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ItemUnderstanding cadastral mapsWILLIAMSON, IAN ; ENEMARK, STIG ( 1996)Cadastral maps are generally regarded as an essential part of the land management infrastructure in most countries yet there is often misunderstanding about their characteristics and role. Due to the vast range of different cadastral systems and resulting cadastral maps, it is very difficult to describe a “typical” cadastral map. It is the authors’ view that it is also very difficult, if not impossible, to understand the characteristics and functions of a cadastral map without understanding the respective cadastral system. As a result this paper endeavours to examine the characteristics and functions of cadastral maps by examining the cadastral mapping systems in Denmark and Australia. The Danish system is a typical “old world” European system which had its history in land taxation. The Australian systems could be considered “new world” systems which have been more heavily influenced by land market considerations. Even though the Australian and Danish cadastral systems are very similar, understanding the characteristics and functions of cadastral maps in the two systems remains difficult. This study discusses the different characteristics of cadastral maps which have been designed for different users or functions. In particular the paper concentrates on the issues concerned with developing digital multi-purpose cadastral maps. The major conclusions from the paper are that the creation and maintenance of multi-purpose digital cadastral maps is a difficult and complex task. This complexity arises to a large degree because the characteristics of a cadastral map designed to serve traditional land markets or land registration purposes are quite different from the characteristics of a modern multi-purpose cadastral map.
ItemFramework for discussion of digital spatial data flow within cadastral systemsEffenberg, Wolfgang W. ; ENEMARK, STIG ; Williamson, Ian P. ( 1999)Current technology and digital products such as digital cadastral maps have put pressure on institutions involved in the cadastral process to cooperate to maximise efficiencies. To discuss ways that the entire cadastral process and its users can take advantage of the opportunities offered by the current and possible future technology it is necessary to study the entire cadastral process as a single system. The authors contend that the maintenance of the digital cadastral map in any cadastral system must be viewed as a process that involves all entities in the cadastral process. This paper attempts to provide a framework, which encompasses all the spatial processes of the cadastral system, to discuss and define spatial data maintenance with a focus on the digital cadastral map. The paper proposes the concept of data flows from information systems analysis techniques to establish this discussion framework. The terminology and definitions of spatial cadastral map maintenance are defined as a basis for reviewing the digital cadastral map in a number of different jurisdictions in Australia and Europe. An examination of the processes undertaken by each of the entities or institutions within the cadastral system highlights some possible future spatial data maintenance models.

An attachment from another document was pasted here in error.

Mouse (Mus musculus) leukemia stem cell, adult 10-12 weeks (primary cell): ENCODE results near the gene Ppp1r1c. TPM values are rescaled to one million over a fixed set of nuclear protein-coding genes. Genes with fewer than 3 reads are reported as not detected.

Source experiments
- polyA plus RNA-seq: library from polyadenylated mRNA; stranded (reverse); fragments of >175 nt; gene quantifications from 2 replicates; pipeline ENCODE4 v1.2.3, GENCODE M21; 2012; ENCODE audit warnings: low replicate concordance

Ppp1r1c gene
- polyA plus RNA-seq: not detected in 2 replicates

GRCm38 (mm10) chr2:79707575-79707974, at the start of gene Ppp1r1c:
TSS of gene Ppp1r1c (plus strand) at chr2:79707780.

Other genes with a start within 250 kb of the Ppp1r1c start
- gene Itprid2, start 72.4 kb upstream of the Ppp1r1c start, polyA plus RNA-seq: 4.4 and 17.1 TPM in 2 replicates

ItemCapacity building in land administration - a conceptual approachENEMARK, STIG ; Williamson, Ian P. (CASLE, 2004)Capacity building is increasingly seen as a key component of land administration projects in developing and countries in transition undertaken by the international development banks and individual country development assistance agencies. However, the capacity building concept is often used within a narrow meaning such as focusing on staff development through formal education and training programmes to meet the lack of qualified personnel in a project in the short term. This article argues that capacity building measures should be addressed in the wider context of developing institutional infrastructures for implementing land policies in a sustainable way. Where a project is established to create land administration infrastructures in developing or transition countries, it is critical that capacity building is a mainstream component, not as an add-on, which is often the case. In fact such projects should be dealt with as capacity building projects in themselves. The article introduces a conceptual analytical framework that provides some guidance when dealing with capacity building for land administration in support of a broader land policy agenda.
ItemBuilding modern land administration systems in developed economiesENEMARK, STIG ; Williamson, Ian P. ; Wallace, J. (Mapping Sciences Institute Australia (MISA), 2005)Land Administration Systems (LAS) are institutional frameworks complicated by the tasks they must perform, by national cultural, political and judicial settings, and by technology. This paper assists sharing LAS among countries with diverse legal systems and institutional structures by identifying an ideal and historically neutral LAS model for • servicing the needs of governments, business and the public, • utilising the latest technologies, • servicing rights, responsibilities, restrictions and risks in relation to land, and • delivering much broader information about sustainable development. Case studies of Denmark and Victoria are used to assess the model.